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Pharmacy inspections

Inspection reports and learning from inspections

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Using peer review processes to help support the learning and continual professional development of Pharmacist Independent Prescribers

Pharmacy type

Community

Pharmacy context

Thisis a village pharmacy in a rural area. It delivers the usual range of NHSservices, including Pharmacy First Plus. Pharmacy First Plus is an NHS Scotlandservice which includes prescribing for common clinical conditions by PharmacistIndependent Prescribers. The pharmacist in this pharmacy has several years’experience as an independent prescriber.

Relevant standards

  • 2.2 - Staff have the appropriate skills, qualifications and competence for their role and the tasks they carry out, or are working under the supervision of another person while they are in training
  • 2.4 - There is a culture of openness, honesty and learning

Why this is notable practice

The pharmacist independent prescriber (PIP) is actively using communication channels with PIP colleagues to share practice, to learn from each other and develop further. This broadens the scope of their practice, therefore increasing access to safe and effective treatment for a growing range of symptoms and conditions, for people in different locations.

How the pharmacy did this

The experienced PIP had previously worked between community pharmacy and in a GP practice where colleagues were always available to share ideas with and ask for advice. The PIP had identified that since changing her role to work solely in community pharmacy it was easy to feel isolated regarding prescribing. When speaking to less experienced PIPs working in pharmacies in the same company, and providing the Pharmacy First Plus service, she became aware that they felt the same. And they had never benefited from working alongside colleagues from other disciplines.

This led to the formation of a peer review group. The group included a small group of PIPs from within the company and working in the same health board area. Due to the coronavirus pandemic, the group met virtually using video conferencing. They intended to hold some meetings in person, when safe to do so. As well as regular meetings, they set up an encrypted instant messaging group to enable them to address issues and ask for others’ opinions as the need arose. Sometimes the less experienced PIPs asked challenging questions about complex issues. The experienced PIP supported them, reminding them that the service was called ‘Pharmacy First’, and included prescribing for common clinical conditions. So, referring to other practitioners was sometimes the correct course of action.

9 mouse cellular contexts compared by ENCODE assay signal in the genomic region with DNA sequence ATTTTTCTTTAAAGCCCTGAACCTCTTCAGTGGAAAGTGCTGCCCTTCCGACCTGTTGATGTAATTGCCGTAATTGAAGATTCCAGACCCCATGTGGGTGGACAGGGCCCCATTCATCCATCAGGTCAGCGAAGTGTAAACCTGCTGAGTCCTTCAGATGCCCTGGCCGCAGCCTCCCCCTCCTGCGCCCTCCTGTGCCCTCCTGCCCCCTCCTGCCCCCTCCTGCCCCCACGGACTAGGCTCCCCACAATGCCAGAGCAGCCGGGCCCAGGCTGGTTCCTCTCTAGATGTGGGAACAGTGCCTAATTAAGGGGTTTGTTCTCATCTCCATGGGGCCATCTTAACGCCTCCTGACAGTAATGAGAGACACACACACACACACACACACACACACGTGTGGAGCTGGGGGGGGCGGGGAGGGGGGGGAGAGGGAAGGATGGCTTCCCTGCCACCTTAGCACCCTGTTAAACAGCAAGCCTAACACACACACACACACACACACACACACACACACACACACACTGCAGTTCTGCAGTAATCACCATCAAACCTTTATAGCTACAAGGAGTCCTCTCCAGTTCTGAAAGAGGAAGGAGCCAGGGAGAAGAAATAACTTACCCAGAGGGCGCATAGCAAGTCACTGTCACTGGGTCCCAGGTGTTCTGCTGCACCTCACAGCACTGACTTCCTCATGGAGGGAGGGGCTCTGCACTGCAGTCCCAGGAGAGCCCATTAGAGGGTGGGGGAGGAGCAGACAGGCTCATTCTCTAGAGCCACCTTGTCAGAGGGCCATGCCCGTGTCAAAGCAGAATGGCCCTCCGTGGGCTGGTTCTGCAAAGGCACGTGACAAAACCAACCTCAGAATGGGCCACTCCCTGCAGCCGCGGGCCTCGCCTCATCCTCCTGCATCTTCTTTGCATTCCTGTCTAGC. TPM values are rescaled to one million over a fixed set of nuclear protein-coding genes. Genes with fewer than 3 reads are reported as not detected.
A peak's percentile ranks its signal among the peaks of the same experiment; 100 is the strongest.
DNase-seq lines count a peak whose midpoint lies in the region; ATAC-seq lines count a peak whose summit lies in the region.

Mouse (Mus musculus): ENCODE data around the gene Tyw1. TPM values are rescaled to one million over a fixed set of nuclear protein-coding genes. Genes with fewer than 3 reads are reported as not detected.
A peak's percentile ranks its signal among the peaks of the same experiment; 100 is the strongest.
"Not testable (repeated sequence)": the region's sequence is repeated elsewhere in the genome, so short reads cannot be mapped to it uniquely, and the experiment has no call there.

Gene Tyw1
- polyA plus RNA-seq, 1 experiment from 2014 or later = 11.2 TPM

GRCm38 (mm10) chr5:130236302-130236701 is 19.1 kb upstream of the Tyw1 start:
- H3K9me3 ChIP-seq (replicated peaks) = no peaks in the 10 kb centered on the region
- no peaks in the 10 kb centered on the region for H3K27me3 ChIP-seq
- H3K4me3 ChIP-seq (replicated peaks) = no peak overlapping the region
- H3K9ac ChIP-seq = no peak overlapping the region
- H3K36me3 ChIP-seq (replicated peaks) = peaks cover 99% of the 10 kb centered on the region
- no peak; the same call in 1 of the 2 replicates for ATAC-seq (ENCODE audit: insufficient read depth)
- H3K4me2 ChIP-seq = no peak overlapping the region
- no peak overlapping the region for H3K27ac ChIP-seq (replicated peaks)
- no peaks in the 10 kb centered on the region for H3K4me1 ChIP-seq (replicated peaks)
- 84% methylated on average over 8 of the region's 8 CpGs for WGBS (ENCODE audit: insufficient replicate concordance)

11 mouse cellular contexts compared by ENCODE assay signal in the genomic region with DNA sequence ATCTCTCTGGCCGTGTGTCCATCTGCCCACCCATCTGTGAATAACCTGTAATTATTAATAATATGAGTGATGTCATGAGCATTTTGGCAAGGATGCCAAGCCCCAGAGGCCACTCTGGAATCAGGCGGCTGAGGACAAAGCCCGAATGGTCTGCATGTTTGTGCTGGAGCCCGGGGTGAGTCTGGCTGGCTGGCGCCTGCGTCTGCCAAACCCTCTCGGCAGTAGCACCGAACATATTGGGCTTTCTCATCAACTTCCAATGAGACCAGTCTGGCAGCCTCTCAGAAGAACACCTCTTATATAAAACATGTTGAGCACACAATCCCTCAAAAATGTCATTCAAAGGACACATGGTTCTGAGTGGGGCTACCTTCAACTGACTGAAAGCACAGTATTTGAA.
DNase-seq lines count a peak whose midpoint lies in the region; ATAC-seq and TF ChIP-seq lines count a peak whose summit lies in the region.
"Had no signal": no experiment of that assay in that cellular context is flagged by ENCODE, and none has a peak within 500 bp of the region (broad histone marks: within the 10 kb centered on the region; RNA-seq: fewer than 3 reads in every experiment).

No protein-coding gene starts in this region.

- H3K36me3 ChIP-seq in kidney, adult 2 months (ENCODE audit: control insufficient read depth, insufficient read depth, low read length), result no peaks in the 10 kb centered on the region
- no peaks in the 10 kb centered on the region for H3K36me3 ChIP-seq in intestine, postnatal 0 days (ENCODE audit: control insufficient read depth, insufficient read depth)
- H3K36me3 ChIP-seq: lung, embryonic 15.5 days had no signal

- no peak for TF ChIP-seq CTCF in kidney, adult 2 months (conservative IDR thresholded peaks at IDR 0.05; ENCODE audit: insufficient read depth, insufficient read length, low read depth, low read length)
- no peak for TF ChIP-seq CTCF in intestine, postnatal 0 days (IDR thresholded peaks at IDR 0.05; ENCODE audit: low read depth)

As pharmacies continued to be the ‘first stop’ during the pandemic, the PIPs were seeing a wide range of symptoms and conditions. And sharing experiences with colleagues was helping increase confidence and supported their competence as practitioners. The training for delivering the Pharmacy First Plus service included record keeping, so all PIPs had a way of recording the consultation. But the experienced PIP had a standard format that she used for recording consultations and sharing information with GPs. So, she had shared this with the group to support good record keeping.

The peer review group was in its infancy and was a ‘safe space’ for the PIPs to talk about their practice. Each PIP had a memorandum of understanding (MOU) with the health board and their own personal formulary. It defined their scope of practice and only included medicines in the local NHS formulary. As the service was relatively new , the PIPs planned to review and update it in line with local changes, ensuring they always supplied the currently recommended medicines for the condition. NHS Education for Scotland (NES) provided webinars for PIPs which they all attended when possible. Recently topics had included skin conditions and GI conditions. Specialists from other disciplines were being invited to present at these sessions.

To help keep her own knowledge up to date the experienced PIP also engaged in practice based small group learning. This involved being part of a local multidisciplinary group. Its members included GPs, PIPs, advanced nurse practitioners and a few community pharmacists. It met monthly and had a structured format. The group reviewed cases, discussed treatment options and offered opinions. The PIP found these sessions invaluable, enjoyable and informative. There was also a social aspect which helped develop relationships across the disciplines. This made it easier to contact colleagues from other professions for advice or opinions as the need arose.

What difference this made to patients

People accessing this Pharmacy-led service benefit from access to timely, safe and effective treatment for a range of common clinical conditions. And can feel assured that they are receiving quality care from pharmacists who keep their knowledge and skills up to date.

Highlighted standards

We have identified the standards most likely and least likely to be met in inspections, and highlighted examples of notable practice for each of these standards; to help everyone learn from others and to support continuous improvement:

  1. 1.1 Risk management
  2. 1.2 Reviewing and monitoring the safety of services
  3. 4.2 Safe and effective service delivery
  4. 4.3 Sourcing and safe, secure management of medicines and devices
  5. 2.2 Staff skills and qualifications